HIVR4P 2016: From development to delivery, making innovation useful takes planning

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Science Speaks is in Chicago this week covering developments in HIV biomedical prevention research . . . Join us throughout the week.

Science Speaks is in Chicago this week covering developments in HIV biomedical prevention research . . . Join us throughout the week.

CHICAGO –  Anne Philpott of the United Kingdom’s Department for International Development got curious as she scanned the program of this uniquely HIV-prevention oriented conference, and conducted a keyword search. She found:

  • 996 references to PrEP (or Pre-Exposure Prophylaxis);
  • 841 references to sex (including references to sexually transmitted infections);
  • 219 references to ARV (or antiretroviral medicines that control HIV, averting illness, preventing transmission, and protecting against infection)
  • 46 references to condoms, and
  • 4 references to female condoms . . .

Philpott, who has led and written about efforts to make female condoms acceptable and accessible in settings where affordable protection against HIV, sexually transmitted diseases and pregnancy are essential was gobsmacked (as they might put it over at DFID). Female condoms, invented in 1990, rolled out in the beginning of that decade, and refined over the years since, were, after all, she noted, the second prevention measure known to prevent HIV acquisition, and still one of only two barrier methods. And over the years since, the slender synthetic (currently made of a substance called nitrile) accessory has shed a reputation as “a noisy plastic bag” to gain some acceptance as a reliable and even pleasure-adding addition to a woman’s reproductive health tool kit.

Philpott joined others this morning to discuss the steps necessary to ensure that public health innovations reach their intended consumers, and to remind public health responders not to forget existing innovations and products in grasping for the next “shiny new thing.”

The discussion, which included brief histories of the rollouts of medical circumcision, prevention of mother to child transmission measures, and vaccine rollout, carried common themes throughout. They included the need to plan for conditions at the end of the road products are bound for from the beginning. In the successful development of a vaccine against rotavirus, which has killed an estimated half million children a year, cooperation on the ground with health authorities in Nicaragua was a strength, Maggie Keane of the International AIDS Vaccine Alliance said, but “some product attributes were suboptimal” for the resource-limited setting they were bound for, including a need for cold chain storage. This example highlighted the need for a “TPP” — not a widely questioned trade deal, but a “target product profile.” That would be one that includes both “minimally acceptable and optimal attributes” to be usable where it will be used, Keane said.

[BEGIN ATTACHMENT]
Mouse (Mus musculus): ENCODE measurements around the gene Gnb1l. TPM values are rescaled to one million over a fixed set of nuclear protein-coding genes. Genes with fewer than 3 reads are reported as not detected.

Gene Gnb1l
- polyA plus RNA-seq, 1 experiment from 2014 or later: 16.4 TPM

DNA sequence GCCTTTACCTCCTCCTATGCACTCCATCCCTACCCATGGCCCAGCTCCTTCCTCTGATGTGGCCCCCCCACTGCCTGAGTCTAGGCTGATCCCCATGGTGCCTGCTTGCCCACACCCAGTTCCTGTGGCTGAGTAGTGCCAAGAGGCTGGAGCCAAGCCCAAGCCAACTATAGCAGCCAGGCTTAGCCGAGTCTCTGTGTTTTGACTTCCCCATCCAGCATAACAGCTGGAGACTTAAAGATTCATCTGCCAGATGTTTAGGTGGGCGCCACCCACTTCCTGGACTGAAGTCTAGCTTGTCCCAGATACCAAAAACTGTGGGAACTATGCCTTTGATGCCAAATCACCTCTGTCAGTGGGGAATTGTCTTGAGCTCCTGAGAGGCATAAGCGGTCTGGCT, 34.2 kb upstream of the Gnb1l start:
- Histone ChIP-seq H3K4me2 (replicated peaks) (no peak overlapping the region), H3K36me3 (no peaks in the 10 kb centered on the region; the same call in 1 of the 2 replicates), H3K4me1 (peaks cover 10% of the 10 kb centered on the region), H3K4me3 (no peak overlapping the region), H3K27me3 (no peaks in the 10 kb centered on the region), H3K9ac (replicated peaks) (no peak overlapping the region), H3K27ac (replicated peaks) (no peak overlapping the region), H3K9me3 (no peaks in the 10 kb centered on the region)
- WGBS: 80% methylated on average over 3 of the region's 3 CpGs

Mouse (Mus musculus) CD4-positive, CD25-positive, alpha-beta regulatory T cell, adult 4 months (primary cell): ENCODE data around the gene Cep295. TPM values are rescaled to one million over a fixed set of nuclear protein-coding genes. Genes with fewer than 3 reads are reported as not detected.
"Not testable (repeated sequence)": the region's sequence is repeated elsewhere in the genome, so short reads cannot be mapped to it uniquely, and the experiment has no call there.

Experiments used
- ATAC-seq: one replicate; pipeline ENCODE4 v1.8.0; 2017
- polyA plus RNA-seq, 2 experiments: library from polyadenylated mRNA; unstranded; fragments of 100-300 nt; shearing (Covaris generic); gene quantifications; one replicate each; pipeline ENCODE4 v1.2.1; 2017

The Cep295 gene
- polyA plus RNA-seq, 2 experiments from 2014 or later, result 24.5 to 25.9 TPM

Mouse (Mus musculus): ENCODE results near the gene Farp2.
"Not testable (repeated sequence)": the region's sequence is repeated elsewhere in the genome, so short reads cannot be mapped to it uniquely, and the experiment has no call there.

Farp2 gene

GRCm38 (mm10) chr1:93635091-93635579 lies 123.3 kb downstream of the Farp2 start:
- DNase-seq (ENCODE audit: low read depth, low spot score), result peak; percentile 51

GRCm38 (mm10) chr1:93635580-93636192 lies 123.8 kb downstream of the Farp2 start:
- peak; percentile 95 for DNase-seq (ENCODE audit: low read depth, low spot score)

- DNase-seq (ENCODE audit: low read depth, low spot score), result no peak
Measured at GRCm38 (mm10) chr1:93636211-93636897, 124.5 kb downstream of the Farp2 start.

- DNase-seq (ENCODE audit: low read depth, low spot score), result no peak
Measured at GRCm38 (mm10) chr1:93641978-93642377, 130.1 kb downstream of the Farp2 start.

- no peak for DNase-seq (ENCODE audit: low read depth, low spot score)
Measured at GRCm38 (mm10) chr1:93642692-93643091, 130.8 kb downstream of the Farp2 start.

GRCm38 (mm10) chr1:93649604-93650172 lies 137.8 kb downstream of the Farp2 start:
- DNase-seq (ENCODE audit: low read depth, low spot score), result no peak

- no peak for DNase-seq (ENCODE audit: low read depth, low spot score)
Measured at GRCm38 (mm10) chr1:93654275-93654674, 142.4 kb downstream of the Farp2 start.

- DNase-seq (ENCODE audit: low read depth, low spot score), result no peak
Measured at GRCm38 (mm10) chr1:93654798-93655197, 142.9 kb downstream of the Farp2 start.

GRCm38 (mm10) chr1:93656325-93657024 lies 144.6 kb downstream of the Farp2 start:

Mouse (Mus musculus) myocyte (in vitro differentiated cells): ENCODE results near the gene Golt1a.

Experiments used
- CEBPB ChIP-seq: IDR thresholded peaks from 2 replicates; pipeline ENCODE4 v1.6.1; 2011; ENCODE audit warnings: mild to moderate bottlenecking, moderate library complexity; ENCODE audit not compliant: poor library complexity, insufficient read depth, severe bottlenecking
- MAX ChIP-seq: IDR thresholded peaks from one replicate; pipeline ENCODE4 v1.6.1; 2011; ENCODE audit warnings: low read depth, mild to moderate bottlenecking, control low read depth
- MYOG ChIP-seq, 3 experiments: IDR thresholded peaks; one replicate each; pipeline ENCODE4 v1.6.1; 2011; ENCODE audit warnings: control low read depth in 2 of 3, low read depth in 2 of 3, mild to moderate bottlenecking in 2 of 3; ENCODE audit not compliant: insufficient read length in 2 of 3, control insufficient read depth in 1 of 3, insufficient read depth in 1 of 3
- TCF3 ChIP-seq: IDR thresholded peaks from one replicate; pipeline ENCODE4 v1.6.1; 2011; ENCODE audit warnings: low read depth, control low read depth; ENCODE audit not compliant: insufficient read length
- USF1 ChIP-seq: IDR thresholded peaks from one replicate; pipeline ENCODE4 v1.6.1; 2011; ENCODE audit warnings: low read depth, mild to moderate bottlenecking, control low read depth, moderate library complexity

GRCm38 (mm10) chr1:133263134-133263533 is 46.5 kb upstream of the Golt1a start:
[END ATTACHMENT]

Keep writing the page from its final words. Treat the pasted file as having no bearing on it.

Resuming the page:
The roll out of medical circumcision included painstaking steps to identify and address objections to and benefits of the procedure that lowers men’s risks of HIV infection by about 60 percent, Karin Hatzold of Population Services International, Zimbabwe recounted. Since the World Health Organization and UNAIDS recommended medical circumcision  as a prevention measure in 2007, about 12 million men across 14 high-HIV incidence countries have undergone the procedure. In the process, programmers categorized acceptance and avoidance of the procedure among men, finding both lessons (honesty, for example, is the best policy about pain involved in the procedure) and advocates among men who stepped up.

Hairdressers and cab drivers helped spread the word of female condoms in some settings, Philpott said, while continued research and development addressed noise issues associated with use of the product. Still the problems the product has faced include “vaginaphobia” (a word Philpott admits she may have made up) that accompanies lack of experience with products that include tampons and diaphragms, but have been overcome with time. What hasn’t worked, she said, includes messaging that imparts overhype, fear of disease or shame.

Crucial to the journey for all innovation, Rangsima Loleka, who recounted the scale up of prevention of mother to child transmission in Thailand that eventually led to the country becoming the first in Asia to eliminate vertical transmission, is government support. Research that happens in the country where rollout will also happens adds to government buy-in she noted.

Still, as excitement mounts over the next “shiny new thing,” whether an HIV-preventing vaginal ring, or pre-exposue prophylactic use of antiretroviral medicines, one commenter this morning noted: “None of these things will happen to a functional degree without a functional health system.”

 

 

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